Monthly Archives: July 2015

Cincinnati Eggs Benedict Recipe

Who doesn’t want their very own Cincinnati Eggs Benedict recipe from Maplestreet Station’s First Stop? Oh, and as an added bonus, here are some egg poaching tips.

Enjoy!

Cincinnati Eggs Benedict

  • 1.5 C – Sausage gravy, prepared
  • 6 – Fresh eggs
  • .5 lb – Goetta
  • 3 oz – Cheddar cheese, shredded
  • 3 – Plain English muffins
  • 1 tb – Unsalted butter

Form goetta into patties. Place in heated pan and cook until golden brown. Prepare 2 poached eggs. Toast English muffins and lightly butter. Top with goetta patty, then egg, gravy, and cheese. Serve immediately. Makes 3 servings.

Now, if egg poaching is new to you, or you just want an expert’s tips, we have some advice, courtesy of Miami University’s talented and knowledgeable chefs.

Egg Poaching Tips

  • Add a tablespoon of vinegar to the water to help keep the egg white together and intact.
  • Water should be at a gentle simmer.
  • Use fresh eggs for better result.
  • Depending on how runny or set you like your yolk, cooking 3-5 minutes should be perfect.

“King of the Grill” Tips

Earlier this week, we learned some tips from the Miami University chefs about grilling pizza to perfection. Now, we revisit the grill yet again. This time, we learn more about general grilling.

Grilling season is still in full swing, so be sure to fire up the grill and utilize these tips while the weather cooperates! However, if you’d rather sit back and wait on your food, you can find top-notch burgers at Maplestreet Station in Encounter when classes start back up again in late August.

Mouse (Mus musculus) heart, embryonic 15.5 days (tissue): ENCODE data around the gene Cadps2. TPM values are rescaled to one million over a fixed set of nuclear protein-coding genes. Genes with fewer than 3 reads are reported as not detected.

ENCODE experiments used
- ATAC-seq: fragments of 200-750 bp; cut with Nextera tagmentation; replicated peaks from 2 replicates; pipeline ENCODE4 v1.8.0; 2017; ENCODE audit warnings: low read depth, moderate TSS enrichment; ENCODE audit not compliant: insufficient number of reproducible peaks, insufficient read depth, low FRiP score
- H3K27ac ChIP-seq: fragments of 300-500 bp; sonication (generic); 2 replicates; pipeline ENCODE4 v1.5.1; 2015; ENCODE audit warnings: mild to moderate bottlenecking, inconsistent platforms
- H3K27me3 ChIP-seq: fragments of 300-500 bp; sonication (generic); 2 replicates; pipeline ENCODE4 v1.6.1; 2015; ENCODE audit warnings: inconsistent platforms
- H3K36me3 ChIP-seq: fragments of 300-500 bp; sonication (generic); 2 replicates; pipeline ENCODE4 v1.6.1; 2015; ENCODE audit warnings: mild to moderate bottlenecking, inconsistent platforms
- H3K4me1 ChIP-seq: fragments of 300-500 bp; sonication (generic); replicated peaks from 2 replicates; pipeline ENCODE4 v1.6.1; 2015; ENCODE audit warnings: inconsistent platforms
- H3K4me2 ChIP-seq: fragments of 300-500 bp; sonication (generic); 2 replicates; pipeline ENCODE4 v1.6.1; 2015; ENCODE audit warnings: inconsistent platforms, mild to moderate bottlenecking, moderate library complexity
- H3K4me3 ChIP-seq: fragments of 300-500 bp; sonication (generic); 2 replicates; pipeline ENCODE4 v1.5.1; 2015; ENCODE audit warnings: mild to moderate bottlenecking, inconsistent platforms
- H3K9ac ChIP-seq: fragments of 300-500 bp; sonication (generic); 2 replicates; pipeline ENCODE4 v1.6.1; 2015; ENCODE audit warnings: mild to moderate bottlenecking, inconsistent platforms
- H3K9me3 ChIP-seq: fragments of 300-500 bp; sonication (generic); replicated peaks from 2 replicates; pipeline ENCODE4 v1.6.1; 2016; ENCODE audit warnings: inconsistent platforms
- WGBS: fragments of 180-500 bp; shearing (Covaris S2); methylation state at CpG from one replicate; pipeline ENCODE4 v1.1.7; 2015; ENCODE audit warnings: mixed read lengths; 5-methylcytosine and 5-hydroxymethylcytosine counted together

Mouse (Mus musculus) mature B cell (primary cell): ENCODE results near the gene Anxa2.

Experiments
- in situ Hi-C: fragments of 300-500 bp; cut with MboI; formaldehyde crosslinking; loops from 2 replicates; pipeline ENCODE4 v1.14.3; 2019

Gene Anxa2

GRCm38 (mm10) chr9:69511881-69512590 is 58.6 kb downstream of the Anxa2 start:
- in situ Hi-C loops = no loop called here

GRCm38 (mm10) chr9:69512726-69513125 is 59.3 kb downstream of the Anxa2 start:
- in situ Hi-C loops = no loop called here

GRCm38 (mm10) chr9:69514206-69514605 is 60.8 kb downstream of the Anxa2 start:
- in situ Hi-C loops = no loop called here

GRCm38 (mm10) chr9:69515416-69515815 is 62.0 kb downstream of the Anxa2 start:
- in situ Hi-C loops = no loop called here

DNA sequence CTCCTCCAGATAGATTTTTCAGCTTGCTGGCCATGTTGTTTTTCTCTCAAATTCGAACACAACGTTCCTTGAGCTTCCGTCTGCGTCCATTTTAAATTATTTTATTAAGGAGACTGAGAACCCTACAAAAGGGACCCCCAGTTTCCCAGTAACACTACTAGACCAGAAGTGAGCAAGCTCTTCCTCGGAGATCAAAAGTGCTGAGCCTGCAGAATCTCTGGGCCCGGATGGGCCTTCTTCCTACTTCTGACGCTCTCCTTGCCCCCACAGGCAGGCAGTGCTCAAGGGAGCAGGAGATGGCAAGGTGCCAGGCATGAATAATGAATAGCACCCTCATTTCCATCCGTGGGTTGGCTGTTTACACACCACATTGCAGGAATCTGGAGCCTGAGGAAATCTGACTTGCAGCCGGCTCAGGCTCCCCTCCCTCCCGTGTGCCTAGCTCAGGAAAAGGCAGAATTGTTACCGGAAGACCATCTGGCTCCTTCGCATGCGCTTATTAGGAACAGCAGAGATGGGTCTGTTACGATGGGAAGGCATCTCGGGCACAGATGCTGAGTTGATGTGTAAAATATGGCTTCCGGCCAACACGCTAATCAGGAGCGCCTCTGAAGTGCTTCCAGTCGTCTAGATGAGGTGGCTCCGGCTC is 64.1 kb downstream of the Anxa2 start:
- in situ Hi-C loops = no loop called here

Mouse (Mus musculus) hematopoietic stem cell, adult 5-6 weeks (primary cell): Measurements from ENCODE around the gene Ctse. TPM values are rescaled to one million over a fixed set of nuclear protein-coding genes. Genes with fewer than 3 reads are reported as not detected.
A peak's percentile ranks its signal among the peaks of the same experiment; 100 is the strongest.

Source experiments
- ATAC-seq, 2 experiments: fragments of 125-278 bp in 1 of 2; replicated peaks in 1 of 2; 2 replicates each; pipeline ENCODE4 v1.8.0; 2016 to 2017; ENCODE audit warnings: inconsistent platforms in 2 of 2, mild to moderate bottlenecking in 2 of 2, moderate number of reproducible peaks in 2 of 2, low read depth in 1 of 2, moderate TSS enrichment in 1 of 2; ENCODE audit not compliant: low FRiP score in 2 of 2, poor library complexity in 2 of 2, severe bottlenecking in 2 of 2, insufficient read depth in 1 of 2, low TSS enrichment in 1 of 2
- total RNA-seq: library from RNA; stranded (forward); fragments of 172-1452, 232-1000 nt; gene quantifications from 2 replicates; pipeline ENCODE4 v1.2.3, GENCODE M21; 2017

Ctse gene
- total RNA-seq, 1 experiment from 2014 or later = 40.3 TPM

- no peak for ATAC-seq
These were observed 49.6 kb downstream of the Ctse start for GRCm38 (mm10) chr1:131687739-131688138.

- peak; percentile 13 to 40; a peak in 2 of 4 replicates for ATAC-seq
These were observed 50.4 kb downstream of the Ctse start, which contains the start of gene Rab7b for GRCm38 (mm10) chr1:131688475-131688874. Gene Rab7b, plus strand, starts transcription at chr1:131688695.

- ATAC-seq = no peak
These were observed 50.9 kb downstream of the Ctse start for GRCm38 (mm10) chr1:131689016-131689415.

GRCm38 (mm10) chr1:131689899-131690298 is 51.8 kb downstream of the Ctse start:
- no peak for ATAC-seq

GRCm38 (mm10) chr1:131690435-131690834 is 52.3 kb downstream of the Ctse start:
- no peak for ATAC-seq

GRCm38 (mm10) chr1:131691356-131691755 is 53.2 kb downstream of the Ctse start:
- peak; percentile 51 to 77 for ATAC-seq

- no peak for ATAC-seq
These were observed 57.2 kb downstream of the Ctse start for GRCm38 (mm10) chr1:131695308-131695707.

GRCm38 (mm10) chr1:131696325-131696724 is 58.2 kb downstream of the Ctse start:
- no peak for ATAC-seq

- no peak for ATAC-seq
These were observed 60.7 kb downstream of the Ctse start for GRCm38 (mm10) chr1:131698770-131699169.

King of the Grill Tips

  • Have everything at the ready before starting (including fuel).
  • Use high, direct heat for steaks and burgers.
  • Use low, indirect heat for larger cuts of meat.
  • When smoking, keep the wood in water for about an hour before using.
  • When using the grill, try to utilize it for all side dishes, too (skewers, foil bags, grill vegetable pan, etc.).
  • Preseason EVERYTHING.

From the Chef: Grilled Pizza Tips

For many, particularly in Ohio, this summer feels like it has been a little… rained out. Grilling hasn’t been very convenient and the sun has been too rare for the liking of many.

That said, the summer isn’t over yet. When the sun comes out, you need to be prepared. What will you grill? How will you fix it? These are the questions that stun and paralyze so many.

Here at The Miami Spread, we would like to suggest grilled pizza, and furthermore, we would like to offer some tips, courtesy of our very own chefs.

Most everything you need to get started on your own is below, but if you would rather benefit from these tips as a hungry customer, be sure you stop by Maplestreet Station’s Red Brick Pizza for some top-notch pizza, fixed by our very best.

Grilled Pizza Tips

  • High heat produces a crust that is crispy outside and chewy inside.
  • Roll out any 8 or 9 oz pizza dough, homemade or purchased, to .25 inch thickness.
  • Brush one side of crust with olive oil and add garlic or herb to taste.
  • Grill pizza on one side over hot coals or flame while rotating frequently for about 1-2 minutes.
  • Turn pizza over and move to the cooler part of the grill.
  • Top pizza with cheese and sauce.
  • Toppings must be fully cooked or warm.
  • Slide topped pizza back over high heat.
  • Rotate frequently.
  • Pizza is ready to eat in a total of 2-4 minutes.

Garden Commons Walk-Through

I had the opportunity to walk through the new Garden Commons and speak with General Manager Tim Schomberg about the future of Miami University’s newest dining hall.